Tracy C. Gold


After Almost 400 Queries in 6 Years, I Have a Literary Agent!

on August 8, 2019

I have awesome, amazing news that I finally get to share today. I am now represented by literary agent Carrie Pestritto of Laura Dail Literary Agency!

I am so excited to be working with Carrie! As some of you know, I interned for Carrie a few years ago, and I’m thrilled that I now get to be her client. Carrie’s superpowers include communicating at the speed of light, bubbling over with writing and revision ideas, connecting her clients with each other, exuding positivity, keeping organized, and, of course, selling books. We’ll be focusing on picture books for now—they fit into working mother life a little easier than full novels—but I’m excited to have Carrie’s guidance on all of my writing.

I have been querying agents for about six years. Because Carrie and I had an existing relationship, the journey to becoming her client was a little untraditional, but over my years with friends and editing clients in the query trenches, I have seen many different paths toward literary representation and publication. The basics of my journey are below, though I’ll probably share more details later. It’s been six years, after all. I’ve learned enough for several blog posts (and have written about query basicsquery etiquette, and dealing with R&Rs in the past). To hear when I have more news and insights to share, sign up for my newsletter or follow me on Twitter @tracycgold.

The Dark Night of the Soul

All right, so over the last six years, I’ve racked up almost four hundred rejections. Whew. That’s a long time, and a lot of rejections. There were many, many moments over those six years when I thought I was so, so close to landing an agent. I was ecstatic to be chosen as a Pitch Wars mentee for two different books. I received so many agent requests! So many encouraging rejections! So much conflicting feedback! And so many form rejections! 

I also had many moments when I thought I would never land an agent and almost gave up. I ate a lot of chocolate and had a lot of sleepless nights. Every time I saw a writer friend get an agent or book deal, I was sincerely thrilled for them, but fell deeper into the dark hole of believing it would never happen for me. Toss in serious health issues during and after pregnancy, and the stress of being a working mom, and I was an inch away from throwing in the towel on writing.

Yet I kept pushing, kept writing, kept revising, and kept trying new genres. 

After my baby was born, I started reading tons of picture books, and couldn’t help but try to write some. In March 2019, I went to my local SCBWI conference (MD/DE/WV) and focused on learning everything I could about picture books. I kept writing and revising until I finally felt ready to send a few picture books out (here’s a great post about why you need more than one picture book ready before you query).

I knew Carrie represented educational picture books, but not fictional picture books, and I was writing both, so I didn’t think to write to her right away. Yet I thought she might have some good suggestions about agents to query, so I sent her a life update. I told her I was writing fictional and educational picture books, and sent along one of the non-fiction books. Carrie adored it (yay!), and wrote asking to see a fictional picture book.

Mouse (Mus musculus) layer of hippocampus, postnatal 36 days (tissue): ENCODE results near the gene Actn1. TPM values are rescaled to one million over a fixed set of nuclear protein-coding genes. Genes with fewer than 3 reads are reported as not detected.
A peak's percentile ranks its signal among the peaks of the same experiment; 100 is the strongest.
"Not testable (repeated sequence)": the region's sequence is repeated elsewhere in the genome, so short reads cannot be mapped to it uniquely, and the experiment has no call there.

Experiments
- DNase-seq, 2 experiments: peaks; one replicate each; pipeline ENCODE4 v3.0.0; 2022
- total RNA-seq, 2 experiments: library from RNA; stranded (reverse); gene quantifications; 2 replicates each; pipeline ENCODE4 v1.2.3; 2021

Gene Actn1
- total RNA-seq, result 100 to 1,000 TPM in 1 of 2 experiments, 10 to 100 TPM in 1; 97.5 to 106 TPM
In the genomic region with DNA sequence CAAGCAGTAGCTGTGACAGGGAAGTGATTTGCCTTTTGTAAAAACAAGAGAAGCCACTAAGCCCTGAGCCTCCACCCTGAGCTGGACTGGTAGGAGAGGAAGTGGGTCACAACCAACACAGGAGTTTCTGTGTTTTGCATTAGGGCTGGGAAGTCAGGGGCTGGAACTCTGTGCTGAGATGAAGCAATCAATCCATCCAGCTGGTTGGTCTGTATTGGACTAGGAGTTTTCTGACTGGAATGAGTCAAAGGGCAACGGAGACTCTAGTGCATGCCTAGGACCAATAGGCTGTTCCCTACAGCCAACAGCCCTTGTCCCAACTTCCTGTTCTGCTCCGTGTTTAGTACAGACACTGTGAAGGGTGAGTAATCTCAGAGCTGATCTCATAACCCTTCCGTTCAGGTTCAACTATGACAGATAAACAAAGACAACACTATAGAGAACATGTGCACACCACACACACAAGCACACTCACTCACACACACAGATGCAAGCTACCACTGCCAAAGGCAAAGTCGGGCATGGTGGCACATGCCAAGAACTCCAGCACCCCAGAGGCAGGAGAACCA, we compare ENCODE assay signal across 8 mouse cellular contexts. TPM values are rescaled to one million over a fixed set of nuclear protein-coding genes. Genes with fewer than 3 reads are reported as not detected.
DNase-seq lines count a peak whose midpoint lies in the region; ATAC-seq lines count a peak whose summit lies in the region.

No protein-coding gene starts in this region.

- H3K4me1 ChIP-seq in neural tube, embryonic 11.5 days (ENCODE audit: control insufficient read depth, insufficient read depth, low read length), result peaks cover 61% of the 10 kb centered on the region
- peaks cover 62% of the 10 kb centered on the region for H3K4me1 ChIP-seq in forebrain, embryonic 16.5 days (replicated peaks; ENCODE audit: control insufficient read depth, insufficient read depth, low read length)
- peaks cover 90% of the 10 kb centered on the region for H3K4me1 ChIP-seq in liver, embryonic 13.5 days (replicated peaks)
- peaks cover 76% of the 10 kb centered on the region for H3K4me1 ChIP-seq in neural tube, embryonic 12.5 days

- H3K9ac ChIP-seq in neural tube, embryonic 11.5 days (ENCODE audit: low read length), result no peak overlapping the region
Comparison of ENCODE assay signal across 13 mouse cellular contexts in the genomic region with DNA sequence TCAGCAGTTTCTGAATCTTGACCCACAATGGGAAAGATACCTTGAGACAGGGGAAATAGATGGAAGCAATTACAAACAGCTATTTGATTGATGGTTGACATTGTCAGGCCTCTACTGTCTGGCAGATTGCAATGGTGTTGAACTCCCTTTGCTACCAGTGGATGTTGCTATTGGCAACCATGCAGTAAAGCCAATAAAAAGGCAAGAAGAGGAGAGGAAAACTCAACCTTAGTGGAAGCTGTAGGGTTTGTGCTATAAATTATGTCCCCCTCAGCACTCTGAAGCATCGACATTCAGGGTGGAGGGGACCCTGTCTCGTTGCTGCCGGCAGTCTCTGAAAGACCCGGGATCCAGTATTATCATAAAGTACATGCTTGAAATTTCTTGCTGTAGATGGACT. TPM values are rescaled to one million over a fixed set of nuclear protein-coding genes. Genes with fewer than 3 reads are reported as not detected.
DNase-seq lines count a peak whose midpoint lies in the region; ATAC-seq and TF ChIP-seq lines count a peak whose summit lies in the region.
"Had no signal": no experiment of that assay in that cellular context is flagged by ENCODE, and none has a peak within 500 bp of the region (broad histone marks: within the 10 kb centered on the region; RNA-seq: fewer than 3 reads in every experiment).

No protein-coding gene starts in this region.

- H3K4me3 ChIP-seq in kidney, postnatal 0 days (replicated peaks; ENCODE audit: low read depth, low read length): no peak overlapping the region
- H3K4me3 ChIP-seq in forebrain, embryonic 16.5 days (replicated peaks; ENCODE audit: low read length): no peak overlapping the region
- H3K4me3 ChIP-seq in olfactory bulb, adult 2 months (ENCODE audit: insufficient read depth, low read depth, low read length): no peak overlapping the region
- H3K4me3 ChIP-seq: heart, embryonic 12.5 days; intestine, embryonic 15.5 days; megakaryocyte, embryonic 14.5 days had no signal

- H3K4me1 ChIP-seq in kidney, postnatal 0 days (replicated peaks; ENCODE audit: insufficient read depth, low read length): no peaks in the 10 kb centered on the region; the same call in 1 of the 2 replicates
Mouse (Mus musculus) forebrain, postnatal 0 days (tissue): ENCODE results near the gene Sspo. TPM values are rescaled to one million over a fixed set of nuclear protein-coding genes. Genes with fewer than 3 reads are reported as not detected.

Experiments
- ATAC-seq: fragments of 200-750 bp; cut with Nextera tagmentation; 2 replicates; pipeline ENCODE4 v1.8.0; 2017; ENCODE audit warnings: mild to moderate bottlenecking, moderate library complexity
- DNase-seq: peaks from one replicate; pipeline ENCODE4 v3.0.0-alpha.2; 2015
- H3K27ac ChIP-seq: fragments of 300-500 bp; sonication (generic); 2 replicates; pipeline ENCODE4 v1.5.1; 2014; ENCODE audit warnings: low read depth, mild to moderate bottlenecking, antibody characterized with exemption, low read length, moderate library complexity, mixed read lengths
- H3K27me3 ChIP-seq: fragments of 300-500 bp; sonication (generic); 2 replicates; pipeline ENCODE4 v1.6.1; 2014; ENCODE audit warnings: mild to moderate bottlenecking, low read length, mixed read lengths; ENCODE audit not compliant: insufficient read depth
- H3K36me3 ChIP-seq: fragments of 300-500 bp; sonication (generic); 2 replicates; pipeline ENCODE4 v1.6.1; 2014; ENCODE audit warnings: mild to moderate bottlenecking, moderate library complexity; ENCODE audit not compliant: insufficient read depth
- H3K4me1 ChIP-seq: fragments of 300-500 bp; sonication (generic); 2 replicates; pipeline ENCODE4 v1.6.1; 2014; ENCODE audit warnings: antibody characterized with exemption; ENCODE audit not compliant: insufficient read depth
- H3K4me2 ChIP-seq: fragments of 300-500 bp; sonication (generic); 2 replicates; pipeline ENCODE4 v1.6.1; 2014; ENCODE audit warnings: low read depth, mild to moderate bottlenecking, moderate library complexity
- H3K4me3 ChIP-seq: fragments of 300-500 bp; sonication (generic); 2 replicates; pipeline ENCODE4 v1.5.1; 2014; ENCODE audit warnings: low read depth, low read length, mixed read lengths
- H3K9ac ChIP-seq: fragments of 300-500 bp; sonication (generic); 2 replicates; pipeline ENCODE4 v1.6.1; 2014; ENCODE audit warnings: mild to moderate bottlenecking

Well, she loved the fictional one too, and offered representation! Cue the celebratory consumption of massive amounts of chocolate. 

I nudged the other agents I’d queried with my picture books, as well as agents who had never responded after requesting full manuscripts of my novels in the past. I was pretty sure they weren’t interested, since it had been a year or two, but I wanted to make sure they didn’t spend time reading a whole novel when I was already represented. One day, maybe I’ll write about what happened during that nudging process (and the emotional soup of joy and anxiety I swam in). For now, I’ll just say I was thrilled to officially accept Carrie’s offer when the deadline came! I then went away on family vacation, so Carrie and I decided to wait to announce the big news until I had time to write this post. I’ve been waiting for a while to shout about this!

Now, don’t go flooding Carrie with fictional picture books—they’re still not a focus for her. This is where relationships, and, frankly, a healthy element of luck, come into this success story. 

Building Relationships

So, how did I forge a relationship with Carrie in the first place?

Back in 2016, I went to that trusty SCBWI MD/DE/WV conference. I stayed up late chatting with faculty and attendees, including the wonderful Linda Camacho, who was with Prospect Agency at the time. After the conference, I queried Linda with a novel. Linda sent me a very nice rejection. I wrote back to thank her for the kind words, and also to ask if she knew any agents who needed a remote intern. I was about to graduate with my Masters of Fine Arts, and wanted to explore potentially becoming an agent. Soon enough, Carrie, who was also at Prospect at the time, reached out—she was looking for an intern.

For about a year, I read manuscripts and gave feedback, went through Carrie’s queries, worked with her authors on marketing plans, and helped with various organizational tasks. I learned so much. We even met up (and talked a mile a minute) one weekend when I went to NYC to visit family. I only stopped working for Carrie when I got very sick during pregnancy. After I was healthy post-baby, Carrie helped me revive and grow my freelance editing business.